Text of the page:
# LINQ Farm Seed I: Aggregate Operator Part I

LINQ Farm Seeds are short posts designed to be read in a few minutes. The first seed showed how to list in alphabetical order all the operators used in LINQ to Objects. At the top of the list one found the Aggregate operator.

The LINQ Aggregation operator is easy to use. Consider the following declaration:

`List<int> ints = new List<int> { 1, 2, 3 };`

The aggregate of the numbers in this list would be 1 + 2 + 3 or 6. Consider this array:

List<int> ints = new List<int> { 1, 2, 3, 4 };

The aggregate of the numbers in this list would be 10:

10 = 1 + 2 + 3 + 4;

To perform this kind of calculation one could take the first two numbers in the list, add them together to get 3, then add the third number to their sum to get 6, then add the fourth number that sum to get 10:

• 3 = 1 + 2
• 6 = 3 + 3
• 10 = 6 + 4

This algorithm is used by the first of the three overrides of the LINQ to Objects Aggregate operator. Using typical LINQ syntax, one could call the operator as follows:

`int sum = integers.Aggregate((a, b) => a + b);`

The Aggregate operator is passed a simple lambda expression that takes two parameters and adds them together. In our case, using the List<int> shown above, the first two parameters would be 1 and 2 and the return value would be 3. The function derived from the lambda expression would then be called again with the value 3 and 3, and so on.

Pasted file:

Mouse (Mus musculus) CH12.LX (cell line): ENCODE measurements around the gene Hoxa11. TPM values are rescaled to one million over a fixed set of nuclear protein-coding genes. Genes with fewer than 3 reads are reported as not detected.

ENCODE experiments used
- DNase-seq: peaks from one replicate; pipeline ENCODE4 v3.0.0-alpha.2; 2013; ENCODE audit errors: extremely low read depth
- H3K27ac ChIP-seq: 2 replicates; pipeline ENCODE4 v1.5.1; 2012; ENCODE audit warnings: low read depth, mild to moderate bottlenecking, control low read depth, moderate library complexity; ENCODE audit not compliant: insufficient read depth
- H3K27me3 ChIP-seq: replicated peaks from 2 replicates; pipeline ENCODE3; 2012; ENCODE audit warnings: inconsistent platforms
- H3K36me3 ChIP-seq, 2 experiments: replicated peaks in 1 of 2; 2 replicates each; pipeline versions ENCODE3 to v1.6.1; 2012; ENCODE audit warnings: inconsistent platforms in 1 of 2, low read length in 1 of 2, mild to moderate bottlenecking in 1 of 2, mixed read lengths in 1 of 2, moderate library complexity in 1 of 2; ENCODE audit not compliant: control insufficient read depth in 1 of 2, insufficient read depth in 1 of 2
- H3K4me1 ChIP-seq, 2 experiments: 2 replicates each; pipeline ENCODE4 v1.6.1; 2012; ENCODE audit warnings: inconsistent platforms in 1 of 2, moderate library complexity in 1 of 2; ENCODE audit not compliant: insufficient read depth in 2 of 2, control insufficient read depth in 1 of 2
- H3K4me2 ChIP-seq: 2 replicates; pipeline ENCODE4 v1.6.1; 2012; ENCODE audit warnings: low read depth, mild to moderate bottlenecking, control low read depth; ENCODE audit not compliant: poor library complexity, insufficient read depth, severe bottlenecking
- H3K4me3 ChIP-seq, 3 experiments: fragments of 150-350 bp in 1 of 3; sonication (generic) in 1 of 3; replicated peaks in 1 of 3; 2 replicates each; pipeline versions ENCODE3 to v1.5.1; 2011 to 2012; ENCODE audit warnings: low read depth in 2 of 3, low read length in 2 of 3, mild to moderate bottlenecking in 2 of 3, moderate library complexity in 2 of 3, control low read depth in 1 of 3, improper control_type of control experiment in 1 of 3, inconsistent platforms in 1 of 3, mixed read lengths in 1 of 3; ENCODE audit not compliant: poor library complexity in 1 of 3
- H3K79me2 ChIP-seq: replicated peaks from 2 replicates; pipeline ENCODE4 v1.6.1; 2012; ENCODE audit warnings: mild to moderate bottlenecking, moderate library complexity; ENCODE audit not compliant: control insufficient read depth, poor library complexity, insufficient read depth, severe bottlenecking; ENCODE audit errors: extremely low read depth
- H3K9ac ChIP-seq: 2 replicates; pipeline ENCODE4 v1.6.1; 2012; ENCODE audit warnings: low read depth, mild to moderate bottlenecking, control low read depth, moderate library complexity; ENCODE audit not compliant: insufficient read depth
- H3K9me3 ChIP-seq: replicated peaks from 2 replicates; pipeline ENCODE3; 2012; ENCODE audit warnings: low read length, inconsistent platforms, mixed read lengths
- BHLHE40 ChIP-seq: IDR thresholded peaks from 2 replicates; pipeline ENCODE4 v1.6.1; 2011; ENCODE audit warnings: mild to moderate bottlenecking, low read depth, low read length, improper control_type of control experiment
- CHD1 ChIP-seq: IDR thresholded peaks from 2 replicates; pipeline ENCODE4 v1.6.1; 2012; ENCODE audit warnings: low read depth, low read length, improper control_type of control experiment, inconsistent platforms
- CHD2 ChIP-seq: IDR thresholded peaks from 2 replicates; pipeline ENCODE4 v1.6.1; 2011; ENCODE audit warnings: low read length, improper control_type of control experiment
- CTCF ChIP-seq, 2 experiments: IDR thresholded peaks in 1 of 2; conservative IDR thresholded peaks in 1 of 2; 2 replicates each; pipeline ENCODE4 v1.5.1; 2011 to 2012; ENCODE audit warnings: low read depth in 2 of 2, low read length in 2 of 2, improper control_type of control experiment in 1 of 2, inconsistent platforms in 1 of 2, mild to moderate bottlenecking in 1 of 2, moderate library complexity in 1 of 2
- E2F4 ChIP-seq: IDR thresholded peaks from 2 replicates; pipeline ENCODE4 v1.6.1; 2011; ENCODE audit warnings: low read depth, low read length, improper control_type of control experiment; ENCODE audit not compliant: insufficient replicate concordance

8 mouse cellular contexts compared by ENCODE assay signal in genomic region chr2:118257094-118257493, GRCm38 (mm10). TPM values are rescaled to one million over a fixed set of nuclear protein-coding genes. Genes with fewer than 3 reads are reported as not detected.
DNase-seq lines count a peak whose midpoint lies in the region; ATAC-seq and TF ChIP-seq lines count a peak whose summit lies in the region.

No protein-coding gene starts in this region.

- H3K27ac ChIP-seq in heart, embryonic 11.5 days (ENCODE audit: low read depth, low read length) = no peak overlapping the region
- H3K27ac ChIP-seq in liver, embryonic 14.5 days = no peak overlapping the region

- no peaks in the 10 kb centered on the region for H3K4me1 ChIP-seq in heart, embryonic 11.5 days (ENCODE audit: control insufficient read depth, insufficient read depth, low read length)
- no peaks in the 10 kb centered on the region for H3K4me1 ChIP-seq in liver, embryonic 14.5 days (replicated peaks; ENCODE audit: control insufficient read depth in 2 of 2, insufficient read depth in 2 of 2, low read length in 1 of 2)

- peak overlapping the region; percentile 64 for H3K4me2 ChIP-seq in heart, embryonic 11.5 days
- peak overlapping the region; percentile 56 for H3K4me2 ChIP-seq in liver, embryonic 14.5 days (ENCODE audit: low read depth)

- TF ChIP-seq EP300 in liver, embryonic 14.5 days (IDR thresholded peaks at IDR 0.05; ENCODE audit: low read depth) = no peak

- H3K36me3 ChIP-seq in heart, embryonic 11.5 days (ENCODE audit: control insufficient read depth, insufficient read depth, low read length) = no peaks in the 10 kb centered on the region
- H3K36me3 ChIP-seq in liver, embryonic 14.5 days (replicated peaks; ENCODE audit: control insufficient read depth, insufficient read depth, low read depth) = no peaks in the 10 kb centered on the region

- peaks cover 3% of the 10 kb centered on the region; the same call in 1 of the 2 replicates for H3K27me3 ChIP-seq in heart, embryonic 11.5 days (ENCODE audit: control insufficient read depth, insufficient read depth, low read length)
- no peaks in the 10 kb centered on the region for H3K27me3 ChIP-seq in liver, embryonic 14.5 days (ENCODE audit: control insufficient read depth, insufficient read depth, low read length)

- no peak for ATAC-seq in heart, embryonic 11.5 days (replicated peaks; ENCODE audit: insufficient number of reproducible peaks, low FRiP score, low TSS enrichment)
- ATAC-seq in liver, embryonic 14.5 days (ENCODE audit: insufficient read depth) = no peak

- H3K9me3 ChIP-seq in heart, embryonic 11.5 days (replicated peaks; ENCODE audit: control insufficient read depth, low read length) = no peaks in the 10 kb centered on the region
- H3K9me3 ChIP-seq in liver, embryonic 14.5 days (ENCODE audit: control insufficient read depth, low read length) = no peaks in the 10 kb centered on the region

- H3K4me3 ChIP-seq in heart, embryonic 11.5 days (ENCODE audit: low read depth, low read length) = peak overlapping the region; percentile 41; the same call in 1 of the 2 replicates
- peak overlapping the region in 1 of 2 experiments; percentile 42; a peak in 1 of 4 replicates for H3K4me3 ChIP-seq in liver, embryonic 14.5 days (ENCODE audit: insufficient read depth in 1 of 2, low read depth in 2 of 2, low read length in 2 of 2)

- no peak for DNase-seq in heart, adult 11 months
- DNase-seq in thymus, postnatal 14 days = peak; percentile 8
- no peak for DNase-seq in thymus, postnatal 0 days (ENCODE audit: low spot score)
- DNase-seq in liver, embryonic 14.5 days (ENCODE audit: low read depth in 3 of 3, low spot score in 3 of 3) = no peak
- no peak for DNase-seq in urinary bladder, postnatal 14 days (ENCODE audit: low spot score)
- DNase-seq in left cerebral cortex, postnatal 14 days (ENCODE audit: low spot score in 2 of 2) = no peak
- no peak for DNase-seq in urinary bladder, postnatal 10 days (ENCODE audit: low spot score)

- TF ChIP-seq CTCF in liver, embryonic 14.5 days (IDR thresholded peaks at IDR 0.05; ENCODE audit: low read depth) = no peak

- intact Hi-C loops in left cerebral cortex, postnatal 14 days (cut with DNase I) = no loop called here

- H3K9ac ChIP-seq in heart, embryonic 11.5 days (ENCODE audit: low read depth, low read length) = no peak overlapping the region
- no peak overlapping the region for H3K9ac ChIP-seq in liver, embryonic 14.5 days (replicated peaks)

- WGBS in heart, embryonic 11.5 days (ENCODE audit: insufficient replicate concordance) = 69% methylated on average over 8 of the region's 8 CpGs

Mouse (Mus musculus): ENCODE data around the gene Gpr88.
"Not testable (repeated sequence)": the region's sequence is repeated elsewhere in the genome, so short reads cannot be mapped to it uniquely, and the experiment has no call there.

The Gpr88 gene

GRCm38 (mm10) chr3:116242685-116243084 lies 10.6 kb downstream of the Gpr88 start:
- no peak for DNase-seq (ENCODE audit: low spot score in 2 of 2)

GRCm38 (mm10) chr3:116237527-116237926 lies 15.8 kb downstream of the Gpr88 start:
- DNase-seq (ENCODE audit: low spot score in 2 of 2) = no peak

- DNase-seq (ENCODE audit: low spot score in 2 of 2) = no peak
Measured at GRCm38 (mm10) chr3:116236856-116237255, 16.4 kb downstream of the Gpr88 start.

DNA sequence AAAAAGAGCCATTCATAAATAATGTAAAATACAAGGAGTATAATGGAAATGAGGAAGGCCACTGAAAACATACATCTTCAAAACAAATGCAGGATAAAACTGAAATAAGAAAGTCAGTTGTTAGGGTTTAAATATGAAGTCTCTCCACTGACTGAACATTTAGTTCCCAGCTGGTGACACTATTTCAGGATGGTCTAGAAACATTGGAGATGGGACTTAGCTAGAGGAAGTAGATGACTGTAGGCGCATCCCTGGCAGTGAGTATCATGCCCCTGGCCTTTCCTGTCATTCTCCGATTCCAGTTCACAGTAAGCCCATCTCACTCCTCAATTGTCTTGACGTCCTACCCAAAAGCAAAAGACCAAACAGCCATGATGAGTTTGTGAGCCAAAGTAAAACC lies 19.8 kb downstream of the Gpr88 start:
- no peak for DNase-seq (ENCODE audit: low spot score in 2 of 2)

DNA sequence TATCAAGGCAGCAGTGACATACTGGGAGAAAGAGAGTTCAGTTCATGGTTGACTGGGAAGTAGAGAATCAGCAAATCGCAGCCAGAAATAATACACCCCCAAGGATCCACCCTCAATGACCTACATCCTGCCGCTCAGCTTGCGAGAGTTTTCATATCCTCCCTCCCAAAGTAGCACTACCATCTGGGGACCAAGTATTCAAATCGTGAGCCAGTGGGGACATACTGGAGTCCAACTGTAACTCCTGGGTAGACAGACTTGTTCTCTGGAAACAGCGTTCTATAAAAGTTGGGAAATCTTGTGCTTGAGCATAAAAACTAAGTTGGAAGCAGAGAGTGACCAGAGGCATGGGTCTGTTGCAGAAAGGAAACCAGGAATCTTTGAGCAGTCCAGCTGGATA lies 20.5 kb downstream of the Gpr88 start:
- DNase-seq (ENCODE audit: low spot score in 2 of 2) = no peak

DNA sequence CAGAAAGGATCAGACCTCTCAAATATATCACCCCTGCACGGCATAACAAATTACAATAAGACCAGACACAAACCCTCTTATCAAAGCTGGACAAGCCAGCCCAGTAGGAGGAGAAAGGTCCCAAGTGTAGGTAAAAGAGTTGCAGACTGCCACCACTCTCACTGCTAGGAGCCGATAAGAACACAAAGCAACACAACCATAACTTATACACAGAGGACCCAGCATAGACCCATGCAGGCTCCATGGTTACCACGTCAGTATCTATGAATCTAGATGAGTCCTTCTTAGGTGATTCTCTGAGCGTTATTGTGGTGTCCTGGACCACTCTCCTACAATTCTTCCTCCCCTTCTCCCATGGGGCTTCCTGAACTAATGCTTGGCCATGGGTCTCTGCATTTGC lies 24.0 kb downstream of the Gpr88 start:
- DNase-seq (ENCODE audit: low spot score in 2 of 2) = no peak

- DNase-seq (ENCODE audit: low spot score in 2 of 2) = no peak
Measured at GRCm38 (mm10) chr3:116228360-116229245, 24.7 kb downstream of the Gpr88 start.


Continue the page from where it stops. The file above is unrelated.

If you are not yet quite comfortable using lambdas, you could accomplish the same ends with the following code:

```private int AddEm(int a, int b)
{
return a + b;
}```

`int sum = integers.Aggregate(AddEm);`

This code also compiles and runs correctly. It is semantically equivalent to the lambda expression code shown above it. The word lambda sounds complicated, but in some ways lambda expressions are even easier to create and understand than a method such as AddEm().

A complete program implementing the Aggregate operator is shown in Listing 1.

Listing 1: A short LINQ program that outputs the number 10.